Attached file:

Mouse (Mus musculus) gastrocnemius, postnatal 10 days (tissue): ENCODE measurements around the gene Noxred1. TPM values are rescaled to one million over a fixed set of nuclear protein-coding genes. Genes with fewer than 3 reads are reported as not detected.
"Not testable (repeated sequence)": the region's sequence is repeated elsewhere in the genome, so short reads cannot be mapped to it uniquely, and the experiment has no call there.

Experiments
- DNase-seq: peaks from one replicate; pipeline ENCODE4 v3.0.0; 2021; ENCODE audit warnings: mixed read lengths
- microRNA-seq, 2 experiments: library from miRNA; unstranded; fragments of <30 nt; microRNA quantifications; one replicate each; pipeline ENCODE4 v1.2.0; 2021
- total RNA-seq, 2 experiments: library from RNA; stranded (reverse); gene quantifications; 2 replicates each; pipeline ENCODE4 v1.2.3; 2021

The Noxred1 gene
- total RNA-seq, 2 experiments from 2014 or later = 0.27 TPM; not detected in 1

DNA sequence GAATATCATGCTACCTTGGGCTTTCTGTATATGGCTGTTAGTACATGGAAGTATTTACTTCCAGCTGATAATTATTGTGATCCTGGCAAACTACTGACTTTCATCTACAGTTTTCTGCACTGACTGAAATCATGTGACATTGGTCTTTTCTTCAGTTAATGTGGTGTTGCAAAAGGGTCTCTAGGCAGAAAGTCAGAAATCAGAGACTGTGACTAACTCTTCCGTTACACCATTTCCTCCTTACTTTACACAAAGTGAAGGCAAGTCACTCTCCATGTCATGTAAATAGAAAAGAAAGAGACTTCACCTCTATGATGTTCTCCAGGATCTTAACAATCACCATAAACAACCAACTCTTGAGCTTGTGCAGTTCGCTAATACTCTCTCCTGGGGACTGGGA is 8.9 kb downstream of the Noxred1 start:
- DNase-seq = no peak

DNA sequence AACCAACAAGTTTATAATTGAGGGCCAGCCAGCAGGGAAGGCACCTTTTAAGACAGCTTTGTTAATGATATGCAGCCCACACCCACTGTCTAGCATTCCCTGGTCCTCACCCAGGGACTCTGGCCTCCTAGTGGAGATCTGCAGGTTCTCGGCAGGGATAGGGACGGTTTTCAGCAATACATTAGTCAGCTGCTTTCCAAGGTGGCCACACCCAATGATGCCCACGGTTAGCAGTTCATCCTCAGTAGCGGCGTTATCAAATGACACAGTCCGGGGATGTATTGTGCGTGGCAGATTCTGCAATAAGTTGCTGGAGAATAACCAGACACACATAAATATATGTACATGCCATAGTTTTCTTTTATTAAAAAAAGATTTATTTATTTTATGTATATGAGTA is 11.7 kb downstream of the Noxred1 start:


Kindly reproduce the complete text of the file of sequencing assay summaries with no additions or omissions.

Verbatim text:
Mouse (Mus musculus) gastrocnemius, postnatal 10 days (tissue): ENCODE measurements around the gene Noxred1. TPM values are rescaled to one million over a fixed set of nuclear protein-coding genes. Genes with fewer than 3 reads are reported as not detected.
"Not testable (repeated sequence)": the region's sequence is repeated elsewhere in the genome, so short reads cannot be mapped to it uniquely, and the experiment has no call there.

Experiments
- DNase-seq: peaks from one replicate; pipeline ENCODE4 v3.0.0; 2021; ENCODE audit warnings: mixed read lengths
- microRNA-seq, 2 experiments: library from miRNA; unstranded; fragments of <30 nt; microRNA quantifications; one replicate each; pipeline ENCODE4 v1.2.0; 2021
- total RNA-seq, 2 experiments: library from RNA; stranded (reverse); gene quantifications; 2 replicates each; pipeline ENCODE4 v1.2.3; 2021

The Noxred1 gene
- total RNA-seq, 2 experiments from 2014 or later = 0.27 TPM; not detected in 1

DNA sequence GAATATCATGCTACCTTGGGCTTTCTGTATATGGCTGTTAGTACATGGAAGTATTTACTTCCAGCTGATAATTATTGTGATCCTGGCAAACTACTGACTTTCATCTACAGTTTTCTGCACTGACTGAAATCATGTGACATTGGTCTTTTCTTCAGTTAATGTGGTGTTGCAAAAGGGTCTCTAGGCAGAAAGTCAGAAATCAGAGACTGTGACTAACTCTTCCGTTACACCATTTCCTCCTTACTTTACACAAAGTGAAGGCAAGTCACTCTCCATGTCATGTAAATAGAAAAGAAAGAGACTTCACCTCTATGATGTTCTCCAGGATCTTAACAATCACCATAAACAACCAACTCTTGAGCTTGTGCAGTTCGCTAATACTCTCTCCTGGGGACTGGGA is 8.9 kb downstream of the Noxred1 start:
- DNase-seq = no peak

DNA sequence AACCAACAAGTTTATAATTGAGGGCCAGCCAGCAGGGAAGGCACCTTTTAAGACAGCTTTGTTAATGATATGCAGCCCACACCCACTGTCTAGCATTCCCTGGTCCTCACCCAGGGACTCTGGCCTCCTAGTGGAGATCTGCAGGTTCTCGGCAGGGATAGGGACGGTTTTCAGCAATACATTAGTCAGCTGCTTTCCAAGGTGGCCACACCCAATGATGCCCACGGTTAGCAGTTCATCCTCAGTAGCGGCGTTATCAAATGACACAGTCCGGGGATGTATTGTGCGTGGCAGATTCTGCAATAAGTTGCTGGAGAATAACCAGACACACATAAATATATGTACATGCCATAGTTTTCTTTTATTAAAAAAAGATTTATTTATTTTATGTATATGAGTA is 11.7 kb downstream of the Noxred1 start: